Opinion: from the editor
It's A&P show season again, my absolute favourite time of the year.
A&P shows are more than just a great family day out; they are an opportunity to showcase all that is great about New Zealand's primary industry.
So often, we talk about the urban-rural divide and how our urban population has lost touch with farming and our agricultural heritage.
I have tried to get the good farming stories out into the world over the years, but I often feel like we are preaching to the converted.
Reaching the urban demographic and fixing the disconnect the general population has to food and fibre those that produce it remains a constant challenge to our sector.
While they not be a complete fix, A&P shows are one tool we can use to tackle that challenge.
A&P societies, which originated in Britain, were initially more like farmer lobby groups with an educative arm.
That changed at the start of the 20th century when the Farmers Union took over the lobbying, and the Department of Agriculture oversaw education.
This left A&P societies to focus on shows, and since then, shows have evolved, with each area hosting an event with a distinctly local flavour, and the idea of bringing the country to town grew wings.
Each A&P show provides an opportunity to educate, inspire, and tell our story to a captive and willing urban audience.
It's a chance to engage the younger generation, both rural and urban, and highlight the many varied pathways into a career in primary industry.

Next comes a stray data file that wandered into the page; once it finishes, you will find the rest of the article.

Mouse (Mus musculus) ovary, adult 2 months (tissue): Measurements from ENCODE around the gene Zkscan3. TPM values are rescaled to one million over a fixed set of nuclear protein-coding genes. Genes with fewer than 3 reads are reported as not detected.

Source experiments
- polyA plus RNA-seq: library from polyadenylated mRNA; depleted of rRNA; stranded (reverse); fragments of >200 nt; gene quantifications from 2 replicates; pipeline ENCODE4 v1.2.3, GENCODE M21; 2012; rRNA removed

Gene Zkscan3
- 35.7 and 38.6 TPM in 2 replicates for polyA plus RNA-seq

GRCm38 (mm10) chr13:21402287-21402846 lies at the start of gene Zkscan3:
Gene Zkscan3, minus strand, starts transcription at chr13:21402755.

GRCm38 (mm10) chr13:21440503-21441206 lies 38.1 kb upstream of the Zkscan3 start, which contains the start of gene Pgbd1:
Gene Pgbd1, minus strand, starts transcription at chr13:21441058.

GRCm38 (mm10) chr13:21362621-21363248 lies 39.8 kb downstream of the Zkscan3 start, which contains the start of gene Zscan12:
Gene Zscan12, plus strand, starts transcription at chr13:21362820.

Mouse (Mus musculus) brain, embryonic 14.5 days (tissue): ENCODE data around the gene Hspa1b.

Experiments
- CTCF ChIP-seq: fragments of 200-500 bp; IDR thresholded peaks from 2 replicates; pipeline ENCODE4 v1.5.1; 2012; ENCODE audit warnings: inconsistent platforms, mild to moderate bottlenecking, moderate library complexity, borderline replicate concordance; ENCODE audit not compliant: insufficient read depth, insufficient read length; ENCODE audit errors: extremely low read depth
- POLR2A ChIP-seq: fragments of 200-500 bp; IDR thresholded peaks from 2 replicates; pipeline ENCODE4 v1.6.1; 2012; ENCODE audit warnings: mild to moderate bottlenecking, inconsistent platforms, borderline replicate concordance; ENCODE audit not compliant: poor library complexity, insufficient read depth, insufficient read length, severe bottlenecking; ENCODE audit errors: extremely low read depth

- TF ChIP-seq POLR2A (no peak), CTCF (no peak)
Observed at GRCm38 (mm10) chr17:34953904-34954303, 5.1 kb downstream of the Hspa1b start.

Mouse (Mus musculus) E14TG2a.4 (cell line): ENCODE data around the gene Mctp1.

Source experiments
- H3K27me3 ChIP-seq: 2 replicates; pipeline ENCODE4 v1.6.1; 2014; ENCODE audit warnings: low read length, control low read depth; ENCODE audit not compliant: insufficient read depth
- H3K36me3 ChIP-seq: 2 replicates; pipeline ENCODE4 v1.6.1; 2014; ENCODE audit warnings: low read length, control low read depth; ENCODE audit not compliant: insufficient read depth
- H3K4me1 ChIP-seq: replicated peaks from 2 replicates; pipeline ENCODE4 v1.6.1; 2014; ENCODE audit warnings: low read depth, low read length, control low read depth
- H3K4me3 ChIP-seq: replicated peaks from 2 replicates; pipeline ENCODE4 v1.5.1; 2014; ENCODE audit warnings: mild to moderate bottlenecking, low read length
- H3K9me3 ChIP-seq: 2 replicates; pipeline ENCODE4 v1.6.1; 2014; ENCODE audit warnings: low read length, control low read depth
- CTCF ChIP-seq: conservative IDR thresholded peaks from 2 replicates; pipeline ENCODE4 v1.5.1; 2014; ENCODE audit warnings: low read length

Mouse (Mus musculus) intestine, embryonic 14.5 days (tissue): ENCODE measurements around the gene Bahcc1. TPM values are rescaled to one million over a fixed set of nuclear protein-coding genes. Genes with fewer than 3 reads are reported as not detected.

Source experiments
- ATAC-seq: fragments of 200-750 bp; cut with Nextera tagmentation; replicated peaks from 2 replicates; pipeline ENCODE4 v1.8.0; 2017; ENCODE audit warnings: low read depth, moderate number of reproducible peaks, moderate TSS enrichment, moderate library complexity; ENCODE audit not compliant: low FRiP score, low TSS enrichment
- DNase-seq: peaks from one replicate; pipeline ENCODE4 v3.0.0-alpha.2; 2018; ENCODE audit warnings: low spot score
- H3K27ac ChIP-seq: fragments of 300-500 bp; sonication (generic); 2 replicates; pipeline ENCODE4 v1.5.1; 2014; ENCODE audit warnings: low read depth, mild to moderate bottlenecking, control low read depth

It's an opportunity to showcase the most exciting and innovative agri-technology.
Unfortunately, it's an opportunity that is in danger of being lost.
So many A&P shows are struggling due to a lack of volunteers and the next generation's disinterest in carrying the baton forward.
Part of the problem lies in the very nature of A&P shows, the core thing that makes them unique –tradition.
Tradition is both a blessing and a curse.
The tradition of shows is about our agricultural heritage, something of which we should be very proud.
But often, this can translate into an unwillingness to embrace change and give the next generation some ownership, something essential for future-proofing these iconic and cherished events.
The next generation of farmers coming through the ranks are vibrant, future-focused and passionate.
If you have any doubt about that, then take a look at the recent FMG Young Farmer of the Year contest and the caliber of entrants.
If shows are to remain relevant, if they are to survive and be utilised as a key tool in battling the negative farming narrative, we have to be willing to let the next generation put their own stamp on these events.
by Claire Inkson